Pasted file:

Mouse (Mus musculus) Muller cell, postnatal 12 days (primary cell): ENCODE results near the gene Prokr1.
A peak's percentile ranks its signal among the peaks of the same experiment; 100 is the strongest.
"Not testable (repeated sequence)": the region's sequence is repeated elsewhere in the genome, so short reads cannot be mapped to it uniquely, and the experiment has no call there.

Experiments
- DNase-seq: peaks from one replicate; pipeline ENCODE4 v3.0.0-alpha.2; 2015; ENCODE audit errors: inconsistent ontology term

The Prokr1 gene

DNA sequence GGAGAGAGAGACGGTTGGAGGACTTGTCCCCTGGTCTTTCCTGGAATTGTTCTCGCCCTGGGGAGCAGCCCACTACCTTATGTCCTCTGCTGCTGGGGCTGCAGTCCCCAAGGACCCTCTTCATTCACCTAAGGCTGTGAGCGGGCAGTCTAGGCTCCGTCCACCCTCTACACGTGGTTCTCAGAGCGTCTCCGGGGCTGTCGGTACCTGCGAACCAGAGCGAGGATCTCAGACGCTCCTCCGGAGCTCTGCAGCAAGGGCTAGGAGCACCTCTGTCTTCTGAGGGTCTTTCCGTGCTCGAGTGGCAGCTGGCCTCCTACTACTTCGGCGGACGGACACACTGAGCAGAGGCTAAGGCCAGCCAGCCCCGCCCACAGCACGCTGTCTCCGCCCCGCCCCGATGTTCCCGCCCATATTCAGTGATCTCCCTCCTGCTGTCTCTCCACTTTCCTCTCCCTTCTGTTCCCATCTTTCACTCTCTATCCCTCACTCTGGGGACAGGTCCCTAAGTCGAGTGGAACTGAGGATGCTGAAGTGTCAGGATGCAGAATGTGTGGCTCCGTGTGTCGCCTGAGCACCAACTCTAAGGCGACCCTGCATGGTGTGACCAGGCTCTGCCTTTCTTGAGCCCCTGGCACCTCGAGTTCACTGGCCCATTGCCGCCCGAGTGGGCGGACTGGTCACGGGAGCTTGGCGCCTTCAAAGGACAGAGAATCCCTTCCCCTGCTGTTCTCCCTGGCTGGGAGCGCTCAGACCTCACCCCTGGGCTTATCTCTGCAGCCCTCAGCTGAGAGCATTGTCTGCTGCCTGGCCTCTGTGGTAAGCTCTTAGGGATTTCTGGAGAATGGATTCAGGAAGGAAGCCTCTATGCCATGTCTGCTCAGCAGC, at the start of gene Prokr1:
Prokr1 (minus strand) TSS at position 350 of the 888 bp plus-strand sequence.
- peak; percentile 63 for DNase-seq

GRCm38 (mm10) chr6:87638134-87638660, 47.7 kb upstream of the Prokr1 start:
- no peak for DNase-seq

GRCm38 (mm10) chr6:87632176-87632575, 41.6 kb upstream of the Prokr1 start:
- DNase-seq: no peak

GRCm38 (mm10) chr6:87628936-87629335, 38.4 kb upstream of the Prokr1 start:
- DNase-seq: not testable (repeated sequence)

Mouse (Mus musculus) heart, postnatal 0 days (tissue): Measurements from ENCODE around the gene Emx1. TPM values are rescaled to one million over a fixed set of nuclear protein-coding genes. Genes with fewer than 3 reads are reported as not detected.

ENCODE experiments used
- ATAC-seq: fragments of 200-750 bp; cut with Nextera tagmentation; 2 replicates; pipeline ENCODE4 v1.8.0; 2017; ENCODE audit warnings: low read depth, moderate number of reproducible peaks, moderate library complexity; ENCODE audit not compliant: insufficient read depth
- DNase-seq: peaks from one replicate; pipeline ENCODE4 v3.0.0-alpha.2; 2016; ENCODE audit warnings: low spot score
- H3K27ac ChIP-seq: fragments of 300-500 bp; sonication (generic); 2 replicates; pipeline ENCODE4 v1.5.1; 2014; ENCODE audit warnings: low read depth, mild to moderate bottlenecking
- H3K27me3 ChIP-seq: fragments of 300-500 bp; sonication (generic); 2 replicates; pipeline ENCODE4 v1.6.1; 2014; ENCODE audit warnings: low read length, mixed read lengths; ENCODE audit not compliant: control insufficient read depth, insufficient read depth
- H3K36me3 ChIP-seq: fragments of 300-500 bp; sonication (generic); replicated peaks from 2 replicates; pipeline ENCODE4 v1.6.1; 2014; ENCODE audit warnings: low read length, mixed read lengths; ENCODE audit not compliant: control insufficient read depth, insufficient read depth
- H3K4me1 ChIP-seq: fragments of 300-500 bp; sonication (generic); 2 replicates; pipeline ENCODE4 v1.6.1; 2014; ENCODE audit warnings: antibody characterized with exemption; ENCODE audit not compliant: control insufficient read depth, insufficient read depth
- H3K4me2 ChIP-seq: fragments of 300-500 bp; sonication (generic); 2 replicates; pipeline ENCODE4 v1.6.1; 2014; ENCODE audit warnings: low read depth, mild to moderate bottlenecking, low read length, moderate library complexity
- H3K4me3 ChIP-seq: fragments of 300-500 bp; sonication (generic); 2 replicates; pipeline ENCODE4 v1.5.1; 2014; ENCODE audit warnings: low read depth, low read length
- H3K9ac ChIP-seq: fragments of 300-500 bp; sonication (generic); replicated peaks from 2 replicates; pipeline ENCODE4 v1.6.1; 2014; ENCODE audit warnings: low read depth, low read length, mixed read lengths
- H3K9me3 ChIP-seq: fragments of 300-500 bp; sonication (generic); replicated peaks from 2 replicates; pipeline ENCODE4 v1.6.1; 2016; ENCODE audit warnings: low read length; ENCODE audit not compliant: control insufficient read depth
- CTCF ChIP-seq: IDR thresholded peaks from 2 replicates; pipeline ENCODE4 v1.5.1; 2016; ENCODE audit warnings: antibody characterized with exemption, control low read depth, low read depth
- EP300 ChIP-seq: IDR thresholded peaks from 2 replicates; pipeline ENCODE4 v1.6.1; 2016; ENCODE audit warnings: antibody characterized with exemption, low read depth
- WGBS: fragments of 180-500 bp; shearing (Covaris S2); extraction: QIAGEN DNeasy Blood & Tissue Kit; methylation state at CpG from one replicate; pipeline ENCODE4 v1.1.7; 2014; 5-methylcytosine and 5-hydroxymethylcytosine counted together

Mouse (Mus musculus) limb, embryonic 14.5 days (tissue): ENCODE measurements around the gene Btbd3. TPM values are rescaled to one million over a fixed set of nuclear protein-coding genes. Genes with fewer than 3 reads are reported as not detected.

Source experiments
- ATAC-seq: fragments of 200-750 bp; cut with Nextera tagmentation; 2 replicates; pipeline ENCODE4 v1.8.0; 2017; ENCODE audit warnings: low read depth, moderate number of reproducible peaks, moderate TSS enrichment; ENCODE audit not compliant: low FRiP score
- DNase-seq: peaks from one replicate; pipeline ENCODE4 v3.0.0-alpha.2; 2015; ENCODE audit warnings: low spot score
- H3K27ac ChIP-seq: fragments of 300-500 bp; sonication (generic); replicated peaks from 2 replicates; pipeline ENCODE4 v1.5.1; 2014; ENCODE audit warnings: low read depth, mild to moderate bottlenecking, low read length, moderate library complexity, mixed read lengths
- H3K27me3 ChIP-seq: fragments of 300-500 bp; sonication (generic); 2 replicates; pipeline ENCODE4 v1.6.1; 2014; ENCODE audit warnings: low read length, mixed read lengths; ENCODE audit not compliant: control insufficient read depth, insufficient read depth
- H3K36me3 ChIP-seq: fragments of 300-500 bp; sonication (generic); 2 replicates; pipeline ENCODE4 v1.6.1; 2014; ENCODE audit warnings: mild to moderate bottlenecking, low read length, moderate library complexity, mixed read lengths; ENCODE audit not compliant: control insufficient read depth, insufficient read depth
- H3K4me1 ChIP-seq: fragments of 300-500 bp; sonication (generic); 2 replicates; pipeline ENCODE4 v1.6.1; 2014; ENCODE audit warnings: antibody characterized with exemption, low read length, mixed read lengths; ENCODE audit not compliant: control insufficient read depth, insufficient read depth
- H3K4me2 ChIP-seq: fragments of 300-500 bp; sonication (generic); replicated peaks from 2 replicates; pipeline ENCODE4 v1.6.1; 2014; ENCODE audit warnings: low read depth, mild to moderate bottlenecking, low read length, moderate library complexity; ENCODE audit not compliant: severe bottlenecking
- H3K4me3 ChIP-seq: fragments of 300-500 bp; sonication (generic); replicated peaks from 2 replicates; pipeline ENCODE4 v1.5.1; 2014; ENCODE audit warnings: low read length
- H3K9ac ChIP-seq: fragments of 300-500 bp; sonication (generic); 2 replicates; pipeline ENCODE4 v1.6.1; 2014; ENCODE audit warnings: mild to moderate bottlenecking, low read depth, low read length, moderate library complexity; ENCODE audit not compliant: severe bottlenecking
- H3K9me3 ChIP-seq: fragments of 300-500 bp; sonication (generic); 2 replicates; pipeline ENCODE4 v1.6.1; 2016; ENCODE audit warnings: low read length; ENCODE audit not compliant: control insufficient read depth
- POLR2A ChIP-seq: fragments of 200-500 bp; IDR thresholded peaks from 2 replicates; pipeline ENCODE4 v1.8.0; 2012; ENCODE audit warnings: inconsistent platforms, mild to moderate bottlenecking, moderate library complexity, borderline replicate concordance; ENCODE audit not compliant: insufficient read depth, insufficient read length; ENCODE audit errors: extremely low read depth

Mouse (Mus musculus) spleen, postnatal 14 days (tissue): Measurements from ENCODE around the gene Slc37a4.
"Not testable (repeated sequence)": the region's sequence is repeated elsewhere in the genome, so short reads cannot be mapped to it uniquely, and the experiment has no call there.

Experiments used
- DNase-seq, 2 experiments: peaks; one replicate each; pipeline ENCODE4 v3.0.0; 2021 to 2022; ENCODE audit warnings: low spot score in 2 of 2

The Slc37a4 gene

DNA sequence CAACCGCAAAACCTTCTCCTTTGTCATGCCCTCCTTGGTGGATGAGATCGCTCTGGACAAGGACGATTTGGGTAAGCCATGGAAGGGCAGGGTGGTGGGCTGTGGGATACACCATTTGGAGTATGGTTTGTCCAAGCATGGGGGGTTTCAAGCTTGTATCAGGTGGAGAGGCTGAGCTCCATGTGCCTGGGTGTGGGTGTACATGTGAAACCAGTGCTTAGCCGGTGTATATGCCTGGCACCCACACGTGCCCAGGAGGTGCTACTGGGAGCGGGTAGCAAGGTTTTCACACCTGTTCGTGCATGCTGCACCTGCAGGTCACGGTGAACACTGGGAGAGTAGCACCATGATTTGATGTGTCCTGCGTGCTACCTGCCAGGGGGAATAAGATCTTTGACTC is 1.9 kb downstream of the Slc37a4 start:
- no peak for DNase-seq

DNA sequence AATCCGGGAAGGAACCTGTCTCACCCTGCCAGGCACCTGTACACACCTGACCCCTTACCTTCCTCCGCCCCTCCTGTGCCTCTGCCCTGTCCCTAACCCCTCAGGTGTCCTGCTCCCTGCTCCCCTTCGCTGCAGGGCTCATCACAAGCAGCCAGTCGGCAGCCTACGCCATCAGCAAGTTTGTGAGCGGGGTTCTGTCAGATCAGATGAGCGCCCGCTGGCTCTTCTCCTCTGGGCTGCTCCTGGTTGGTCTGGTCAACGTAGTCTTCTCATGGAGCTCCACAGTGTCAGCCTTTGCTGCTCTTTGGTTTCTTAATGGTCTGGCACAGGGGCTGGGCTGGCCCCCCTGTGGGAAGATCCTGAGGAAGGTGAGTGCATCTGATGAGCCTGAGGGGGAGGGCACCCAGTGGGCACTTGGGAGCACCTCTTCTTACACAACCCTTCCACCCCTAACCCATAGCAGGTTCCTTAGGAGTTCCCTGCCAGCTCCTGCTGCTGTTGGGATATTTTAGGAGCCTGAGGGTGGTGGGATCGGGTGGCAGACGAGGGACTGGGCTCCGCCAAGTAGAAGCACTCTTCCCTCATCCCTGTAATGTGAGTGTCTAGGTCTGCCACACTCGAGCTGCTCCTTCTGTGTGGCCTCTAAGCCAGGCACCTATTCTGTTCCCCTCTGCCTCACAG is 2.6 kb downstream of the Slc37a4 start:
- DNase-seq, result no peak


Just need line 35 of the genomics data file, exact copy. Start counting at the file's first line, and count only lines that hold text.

- H3K27ac ChIP-seq: fragments of 300-500 bp; sonication (generic); replicated peaks from 2 replicates; pipeline ENCODE4 v1.5.1; 2014; ENCODE audit warnings: low read depth, mild to moderate bottlenecking, low read length, moderate library complexity, mixed read lengths